1. Oxidative stress is usually defined as an imbalance arising when the rate of production of reactive oxygen species (ROS) exceeds the capacity of the antioxidant defence and repair mechanisms, leading to oxidative damage to biomolecules, but the concept can be expanded to include the disruption of reduction : oxidation (redox) reactions involved in cellular signalling. In this review, we consider how the need to circumvent oxidation may shape the phenotypes of organisms throughout their life and that of their offspring, underpinning a diverse range of life-history trade-offs.
2. A recent explosion of interest in this field has shown that both ROS production and the capacity of animals to deal with it change from early development through to adulthood, and vary with environmental conditions and lifestyle. Oxidative stress may both stimulate and be caused by reproduction, although direct evidence of either process is surprisingly weak. Many forms of secondary sexual traits may signal the individual’s oxidative balance to potential mates, but the underlying mechanisms are still debated.
3. Germline cells may be especially vulnerable to oxidative stress, leading to transgenerational effects on offspring viability and possible consequences for the evolution of mate choice.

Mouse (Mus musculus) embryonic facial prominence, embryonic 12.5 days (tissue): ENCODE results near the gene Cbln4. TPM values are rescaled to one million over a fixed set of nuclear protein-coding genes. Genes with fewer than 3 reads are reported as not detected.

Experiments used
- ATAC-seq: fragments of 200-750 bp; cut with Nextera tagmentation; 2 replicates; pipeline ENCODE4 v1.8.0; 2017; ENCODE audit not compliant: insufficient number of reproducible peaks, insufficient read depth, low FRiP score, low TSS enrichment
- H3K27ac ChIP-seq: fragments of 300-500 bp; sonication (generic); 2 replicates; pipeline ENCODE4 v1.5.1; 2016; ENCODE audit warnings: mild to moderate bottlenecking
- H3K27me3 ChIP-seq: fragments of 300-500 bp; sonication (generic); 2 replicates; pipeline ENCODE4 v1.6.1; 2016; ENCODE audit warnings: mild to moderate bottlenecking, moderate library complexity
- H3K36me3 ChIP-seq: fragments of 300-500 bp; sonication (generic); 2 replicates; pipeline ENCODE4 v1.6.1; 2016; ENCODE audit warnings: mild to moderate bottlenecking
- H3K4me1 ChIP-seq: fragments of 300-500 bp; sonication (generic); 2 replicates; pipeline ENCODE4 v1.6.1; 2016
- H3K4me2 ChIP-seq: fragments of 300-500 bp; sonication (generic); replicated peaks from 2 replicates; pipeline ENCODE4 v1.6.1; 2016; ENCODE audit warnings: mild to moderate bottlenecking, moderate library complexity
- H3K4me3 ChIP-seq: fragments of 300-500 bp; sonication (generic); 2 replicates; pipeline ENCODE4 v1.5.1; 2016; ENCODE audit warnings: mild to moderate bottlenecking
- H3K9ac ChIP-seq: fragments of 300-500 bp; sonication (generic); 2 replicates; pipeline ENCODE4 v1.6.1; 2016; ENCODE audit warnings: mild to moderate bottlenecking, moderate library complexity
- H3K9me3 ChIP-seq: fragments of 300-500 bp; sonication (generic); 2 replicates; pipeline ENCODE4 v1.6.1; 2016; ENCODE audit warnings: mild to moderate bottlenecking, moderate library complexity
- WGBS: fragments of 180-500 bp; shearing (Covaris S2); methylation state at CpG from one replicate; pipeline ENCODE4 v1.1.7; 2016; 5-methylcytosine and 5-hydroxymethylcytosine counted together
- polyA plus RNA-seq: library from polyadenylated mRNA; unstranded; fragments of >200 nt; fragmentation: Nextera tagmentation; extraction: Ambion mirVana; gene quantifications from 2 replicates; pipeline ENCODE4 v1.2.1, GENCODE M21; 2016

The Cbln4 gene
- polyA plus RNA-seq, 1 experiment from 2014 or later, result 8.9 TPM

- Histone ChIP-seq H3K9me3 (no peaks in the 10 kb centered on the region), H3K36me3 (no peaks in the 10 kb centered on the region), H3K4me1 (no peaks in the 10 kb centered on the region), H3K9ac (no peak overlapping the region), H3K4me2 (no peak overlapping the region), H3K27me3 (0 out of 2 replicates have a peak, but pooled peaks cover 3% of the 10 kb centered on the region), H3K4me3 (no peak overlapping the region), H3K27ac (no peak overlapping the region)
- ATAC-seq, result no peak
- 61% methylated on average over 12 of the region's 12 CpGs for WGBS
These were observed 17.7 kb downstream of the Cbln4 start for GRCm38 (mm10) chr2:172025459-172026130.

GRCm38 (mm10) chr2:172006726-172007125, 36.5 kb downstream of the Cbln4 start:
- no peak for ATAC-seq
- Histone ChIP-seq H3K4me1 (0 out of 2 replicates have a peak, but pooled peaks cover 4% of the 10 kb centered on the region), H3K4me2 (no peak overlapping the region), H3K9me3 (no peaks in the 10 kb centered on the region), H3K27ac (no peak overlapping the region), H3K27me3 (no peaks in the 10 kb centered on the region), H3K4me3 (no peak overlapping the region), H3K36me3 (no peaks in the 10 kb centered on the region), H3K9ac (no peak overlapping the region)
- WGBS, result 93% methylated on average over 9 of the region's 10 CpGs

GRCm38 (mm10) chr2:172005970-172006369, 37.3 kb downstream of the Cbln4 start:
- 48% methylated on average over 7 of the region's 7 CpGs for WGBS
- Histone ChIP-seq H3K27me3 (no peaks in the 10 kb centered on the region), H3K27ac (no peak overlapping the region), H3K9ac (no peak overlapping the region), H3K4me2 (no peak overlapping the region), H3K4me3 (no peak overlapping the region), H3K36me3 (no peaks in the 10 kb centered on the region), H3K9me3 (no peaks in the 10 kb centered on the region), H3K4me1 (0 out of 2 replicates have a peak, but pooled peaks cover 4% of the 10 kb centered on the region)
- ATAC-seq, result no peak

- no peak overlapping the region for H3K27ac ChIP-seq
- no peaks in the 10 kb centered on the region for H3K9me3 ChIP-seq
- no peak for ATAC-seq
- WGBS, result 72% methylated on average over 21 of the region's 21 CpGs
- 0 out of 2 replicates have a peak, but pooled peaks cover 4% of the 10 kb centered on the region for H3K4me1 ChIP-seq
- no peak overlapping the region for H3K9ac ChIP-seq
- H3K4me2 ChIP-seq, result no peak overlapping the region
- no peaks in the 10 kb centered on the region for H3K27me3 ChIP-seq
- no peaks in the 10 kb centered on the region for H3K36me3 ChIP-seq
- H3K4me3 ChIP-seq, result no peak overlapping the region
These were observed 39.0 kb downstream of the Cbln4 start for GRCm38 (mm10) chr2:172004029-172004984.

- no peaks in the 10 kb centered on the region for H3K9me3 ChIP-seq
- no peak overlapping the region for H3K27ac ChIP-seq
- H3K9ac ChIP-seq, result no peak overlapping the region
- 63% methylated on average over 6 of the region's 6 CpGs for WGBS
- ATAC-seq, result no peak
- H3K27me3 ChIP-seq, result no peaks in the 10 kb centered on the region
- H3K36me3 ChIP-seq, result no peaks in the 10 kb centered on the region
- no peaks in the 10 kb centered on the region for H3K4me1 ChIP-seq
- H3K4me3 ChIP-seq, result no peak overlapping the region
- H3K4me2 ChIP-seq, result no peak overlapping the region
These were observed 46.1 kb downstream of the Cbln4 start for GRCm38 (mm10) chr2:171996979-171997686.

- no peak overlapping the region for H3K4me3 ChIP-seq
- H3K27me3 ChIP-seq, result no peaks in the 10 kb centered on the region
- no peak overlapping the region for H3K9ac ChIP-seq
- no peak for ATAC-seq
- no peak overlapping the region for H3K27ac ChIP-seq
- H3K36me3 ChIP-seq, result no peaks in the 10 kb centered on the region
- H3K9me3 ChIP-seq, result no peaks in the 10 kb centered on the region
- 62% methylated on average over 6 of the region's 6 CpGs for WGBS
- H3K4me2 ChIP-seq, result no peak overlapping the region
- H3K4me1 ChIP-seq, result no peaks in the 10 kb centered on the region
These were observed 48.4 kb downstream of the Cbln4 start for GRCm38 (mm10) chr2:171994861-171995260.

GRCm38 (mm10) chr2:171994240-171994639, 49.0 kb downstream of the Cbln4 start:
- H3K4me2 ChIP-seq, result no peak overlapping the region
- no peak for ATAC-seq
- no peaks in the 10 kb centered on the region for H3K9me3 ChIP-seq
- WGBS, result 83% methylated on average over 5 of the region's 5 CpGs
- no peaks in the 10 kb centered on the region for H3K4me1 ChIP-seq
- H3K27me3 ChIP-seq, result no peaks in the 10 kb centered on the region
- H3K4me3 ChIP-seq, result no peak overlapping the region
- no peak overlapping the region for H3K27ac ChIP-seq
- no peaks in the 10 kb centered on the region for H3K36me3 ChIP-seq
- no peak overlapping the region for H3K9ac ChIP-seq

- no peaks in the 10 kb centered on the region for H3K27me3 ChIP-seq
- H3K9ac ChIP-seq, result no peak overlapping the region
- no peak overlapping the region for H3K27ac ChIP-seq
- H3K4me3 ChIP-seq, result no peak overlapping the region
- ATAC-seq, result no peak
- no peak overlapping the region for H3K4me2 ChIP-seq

4. Both antioxidant defences and the ability to repair oxidative damage tend to decline with old age, contributing to cellular and whole organism senescence. This increasing vulnerability to oxidative stress, although little studied, appears especially marked in sexually selected traits.
5. Challenges for the future include the incorporation of longitudinal approaches into experiments that analyse oxidative balance over an individual’s lifetime (preferably under near-natural conditions), the exploration of the genetic basis for trade-offs involving oxidative stress, the assimilation of current redox signalling knowledge, and the study of the consequences of heritable oxidative damage to germline DNA.